How do I force a write protected pen drive to format?

A write-protected USB drive is one that cannot be modified, and any attempt to write new data to it is blocked. This is usually done by setting a hardware write-protect switch on the drive itself to the locked position, which prevents any changes to the drive. However, sometimes software bugs or corruption can also cause a drive to appear as write-protected in your operating system.

Having a USB drive become write-protected can be very problematic, as it means you cannot add, change or delete any of the files on the drive. This makes the USB drive useless for transporting documents, photos or any other files that you want to modify. It essentially turns the drive into a read-only device until the write protection can be removed.

Causes of Write Protection

One of the most common causes of write protection errors on USB drives is a physical hardware switch on the drive itself. Many USB drives have a small toggle or slider on the body of the drive that acts as a write protection switch. When this switch is moved to the “lock” position, it sets the drive to read-only mode to prevent any new data from being written to it. This write protection helps prevent accidental erasure or corruption of data. If you check the physical USB drive and see the lock switch enabled, simply slide it back to the unlocked position. This should immediately remove any write protection and allow formatting and writing to the drive again.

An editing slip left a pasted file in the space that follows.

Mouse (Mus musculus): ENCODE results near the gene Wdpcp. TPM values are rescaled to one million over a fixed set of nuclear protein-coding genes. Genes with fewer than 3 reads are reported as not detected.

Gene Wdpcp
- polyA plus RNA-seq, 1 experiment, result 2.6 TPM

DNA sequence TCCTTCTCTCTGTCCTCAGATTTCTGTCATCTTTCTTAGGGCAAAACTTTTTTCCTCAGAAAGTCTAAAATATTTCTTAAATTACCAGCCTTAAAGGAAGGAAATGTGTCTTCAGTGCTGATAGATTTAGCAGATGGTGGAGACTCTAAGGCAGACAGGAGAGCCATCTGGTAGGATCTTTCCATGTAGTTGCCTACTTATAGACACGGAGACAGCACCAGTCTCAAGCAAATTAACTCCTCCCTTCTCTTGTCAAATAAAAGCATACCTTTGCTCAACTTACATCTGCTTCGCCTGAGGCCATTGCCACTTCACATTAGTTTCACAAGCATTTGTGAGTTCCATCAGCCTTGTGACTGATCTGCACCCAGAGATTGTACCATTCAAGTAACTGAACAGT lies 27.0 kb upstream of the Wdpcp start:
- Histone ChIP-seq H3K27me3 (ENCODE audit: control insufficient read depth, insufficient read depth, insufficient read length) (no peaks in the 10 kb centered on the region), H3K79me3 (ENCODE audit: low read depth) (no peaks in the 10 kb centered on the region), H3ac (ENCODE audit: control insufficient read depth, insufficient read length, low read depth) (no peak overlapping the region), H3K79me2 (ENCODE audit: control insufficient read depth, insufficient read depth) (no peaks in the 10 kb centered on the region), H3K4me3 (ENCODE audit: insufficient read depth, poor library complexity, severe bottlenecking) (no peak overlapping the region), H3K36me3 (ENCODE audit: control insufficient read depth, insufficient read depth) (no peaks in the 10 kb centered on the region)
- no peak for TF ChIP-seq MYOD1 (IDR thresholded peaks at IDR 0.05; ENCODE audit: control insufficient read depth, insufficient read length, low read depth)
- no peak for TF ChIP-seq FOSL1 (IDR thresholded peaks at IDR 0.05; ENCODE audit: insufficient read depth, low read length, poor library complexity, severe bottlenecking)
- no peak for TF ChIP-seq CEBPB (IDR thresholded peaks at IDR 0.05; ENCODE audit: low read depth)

According to MakeUseOf, “If there’s a physical switch, toggle it a few times to make sure it isn’t stuck.”[1] Toggling the hardware switch back and forth can help loosen it if it’s stuck.

Software Causes

There are a few common software issues that can cause a USB drive to become write-protected or read-only (according to Unlock Your Write Protected USB Drive [Recoverit]). The most frequent reasons are related to partition problems, viruses, or configuration settings.

If the partition table or file system on the USB drive becomes corrupted, the operating system may prevent any changes to prevent further data loss. This will effectively make the drive read-only until the underlying issue is fixed. Certain viruses are also known to modify settings to mark USB drives as write-protected. The virus modifies the registry or partition table to block any new writes to the drive.